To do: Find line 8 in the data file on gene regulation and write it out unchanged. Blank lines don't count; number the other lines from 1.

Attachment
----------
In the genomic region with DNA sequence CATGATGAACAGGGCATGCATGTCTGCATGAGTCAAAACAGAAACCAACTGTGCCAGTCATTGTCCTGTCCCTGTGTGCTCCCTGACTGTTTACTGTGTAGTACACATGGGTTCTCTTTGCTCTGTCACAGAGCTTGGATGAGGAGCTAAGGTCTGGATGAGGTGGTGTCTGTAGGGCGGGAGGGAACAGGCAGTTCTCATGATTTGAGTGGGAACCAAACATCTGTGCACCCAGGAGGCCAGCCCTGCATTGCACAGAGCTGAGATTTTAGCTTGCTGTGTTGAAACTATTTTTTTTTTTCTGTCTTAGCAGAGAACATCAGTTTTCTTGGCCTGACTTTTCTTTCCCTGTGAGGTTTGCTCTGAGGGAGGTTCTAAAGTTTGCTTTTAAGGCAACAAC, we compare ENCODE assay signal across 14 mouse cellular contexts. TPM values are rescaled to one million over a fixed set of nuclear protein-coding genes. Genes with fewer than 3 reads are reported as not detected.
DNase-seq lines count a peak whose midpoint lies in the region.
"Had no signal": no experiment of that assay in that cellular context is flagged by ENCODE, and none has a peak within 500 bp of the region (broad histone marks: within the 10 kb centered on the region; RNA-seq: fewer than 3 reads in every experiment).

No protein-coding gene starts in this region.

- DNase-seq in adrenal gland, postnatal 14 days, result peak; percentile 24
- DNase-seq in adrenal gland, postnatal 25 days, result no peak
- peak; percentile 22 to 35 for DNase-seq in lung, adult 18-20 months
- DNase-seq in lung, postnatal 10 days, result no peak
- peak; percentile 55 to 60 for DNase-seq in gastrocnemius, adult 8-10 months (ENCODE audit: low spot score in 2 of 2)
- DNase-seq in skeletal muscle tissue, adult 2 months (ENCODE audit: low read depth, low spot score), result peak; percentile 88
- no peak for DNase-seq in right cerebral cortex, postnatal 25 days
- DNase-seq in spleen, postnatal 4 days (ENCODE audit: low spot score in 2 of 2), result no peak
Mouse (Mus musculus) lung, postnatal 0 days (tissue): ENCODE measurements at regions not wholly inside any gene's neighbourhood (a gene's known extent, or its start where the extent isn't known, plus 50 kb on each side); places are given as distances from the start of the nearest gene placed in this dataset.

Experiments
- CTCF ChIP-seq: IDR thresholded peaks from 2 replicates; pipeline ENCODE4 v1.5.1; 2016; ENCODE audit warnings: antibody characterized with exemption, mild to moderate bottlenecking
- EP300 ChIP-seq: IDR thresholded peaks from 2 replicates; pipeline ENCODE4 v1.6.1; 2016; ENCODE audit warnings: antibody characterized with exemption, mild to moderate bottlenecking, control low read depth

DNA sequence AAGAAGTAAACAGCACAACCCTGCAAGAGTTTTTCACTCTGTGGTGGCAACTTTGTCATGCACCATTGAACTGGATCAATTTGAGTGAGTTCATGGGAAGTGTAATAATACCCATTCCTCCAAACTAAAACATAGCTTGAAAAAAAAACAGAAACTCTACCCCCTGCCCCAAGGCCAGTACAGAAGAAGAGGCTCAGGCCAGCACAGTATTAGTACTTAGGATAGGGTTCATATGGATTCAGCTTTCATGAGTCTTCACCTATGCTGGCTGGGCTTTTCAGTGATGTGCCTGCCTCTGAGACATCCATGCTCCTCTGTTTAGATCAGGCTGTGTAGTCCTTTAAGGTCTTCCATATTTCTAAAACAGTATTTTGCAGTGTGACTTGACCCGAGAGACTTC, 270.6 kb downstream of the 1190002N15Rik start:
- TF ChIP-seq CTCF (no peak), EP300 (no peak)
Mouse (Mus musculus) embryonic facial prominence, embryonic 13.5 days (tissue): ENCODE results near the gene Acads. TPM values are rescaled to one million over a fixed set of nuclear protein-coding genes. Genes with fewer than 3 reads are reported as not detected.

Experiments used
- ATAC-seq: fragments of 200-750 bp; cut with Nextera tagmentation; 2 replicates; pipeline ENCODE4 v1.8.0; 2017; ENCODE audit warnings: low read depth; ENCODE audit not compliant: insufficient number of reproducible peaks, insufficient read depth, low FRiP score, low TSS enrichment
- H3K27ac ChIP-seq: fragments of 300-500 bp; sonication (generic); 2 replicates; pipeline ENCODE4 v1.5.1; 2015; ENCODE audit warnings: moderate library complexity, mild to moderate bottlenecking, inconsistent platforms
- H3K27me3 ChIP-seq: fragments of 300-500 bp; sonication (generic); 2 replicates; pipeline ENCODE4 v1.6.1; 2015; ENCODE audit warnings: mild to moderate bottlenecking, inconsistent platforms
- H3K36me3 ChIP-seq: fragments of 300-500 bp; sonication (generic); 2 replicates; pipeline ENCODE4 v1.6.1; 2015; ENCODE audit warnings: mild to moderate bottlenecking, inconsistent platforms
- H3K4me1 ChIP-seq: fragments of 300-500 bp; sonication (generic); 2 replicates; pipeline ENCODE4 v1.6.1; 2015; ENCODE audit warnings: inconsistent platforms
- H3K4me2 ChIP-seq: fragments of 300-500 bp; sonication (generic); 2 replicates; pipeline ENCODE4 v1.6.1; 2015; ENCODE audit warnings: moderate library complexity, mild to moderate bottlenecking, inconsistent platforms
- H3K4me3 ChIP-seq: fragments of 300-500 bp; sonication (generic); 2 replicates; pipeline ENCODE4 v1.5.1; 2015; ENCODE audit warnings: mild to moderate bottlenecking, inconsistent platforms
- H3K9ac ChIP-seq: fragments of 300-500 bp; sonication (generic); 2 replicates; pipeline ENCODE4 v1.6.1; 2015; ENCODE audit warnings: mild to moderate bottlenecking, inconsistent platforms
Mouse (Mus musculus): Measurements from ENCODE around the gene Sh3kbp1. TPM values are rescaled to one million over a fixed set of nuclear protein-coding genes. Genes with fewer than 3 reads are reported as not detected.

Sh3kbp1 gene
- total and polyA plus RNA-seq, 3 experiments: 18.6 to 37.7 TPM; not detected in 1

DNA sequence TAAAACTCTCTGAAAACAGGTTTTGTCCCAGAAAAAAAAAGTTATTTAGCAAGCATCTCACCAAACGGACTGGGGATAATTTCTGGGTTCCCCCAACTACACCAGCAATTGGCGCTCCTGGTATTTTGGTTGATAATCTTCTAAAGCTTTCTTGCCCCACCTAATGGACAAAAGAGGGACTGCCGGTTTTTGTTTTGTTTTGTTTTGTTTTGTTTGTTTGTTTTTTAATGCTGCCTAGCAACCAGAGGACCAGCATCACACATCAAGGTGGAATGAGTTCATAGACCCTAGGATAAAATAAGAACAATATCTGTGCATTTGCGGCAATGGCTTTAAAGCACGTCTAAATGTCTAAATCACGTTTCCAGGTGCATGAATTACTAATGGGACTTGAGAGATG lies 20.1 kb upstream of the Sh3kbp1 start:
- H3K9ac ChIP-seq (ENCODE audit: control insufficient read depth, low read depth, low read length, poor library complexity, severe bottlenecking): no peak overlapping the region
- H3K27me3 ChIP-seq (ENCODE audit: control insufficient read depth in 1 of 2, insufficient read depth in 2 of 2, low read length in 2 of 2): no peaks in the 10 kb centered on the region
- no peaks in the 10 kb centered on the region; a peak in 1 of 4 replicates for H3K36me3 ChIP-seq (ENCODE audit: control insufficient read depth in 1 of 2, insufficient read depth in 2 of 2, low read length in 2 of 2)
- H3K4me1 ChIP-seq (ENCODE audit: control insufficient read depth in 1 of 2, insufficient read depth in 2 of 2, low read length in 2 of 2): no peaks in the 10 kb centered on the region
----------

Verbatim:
- DNase-seq in lung, postnatal 10 days, result no peak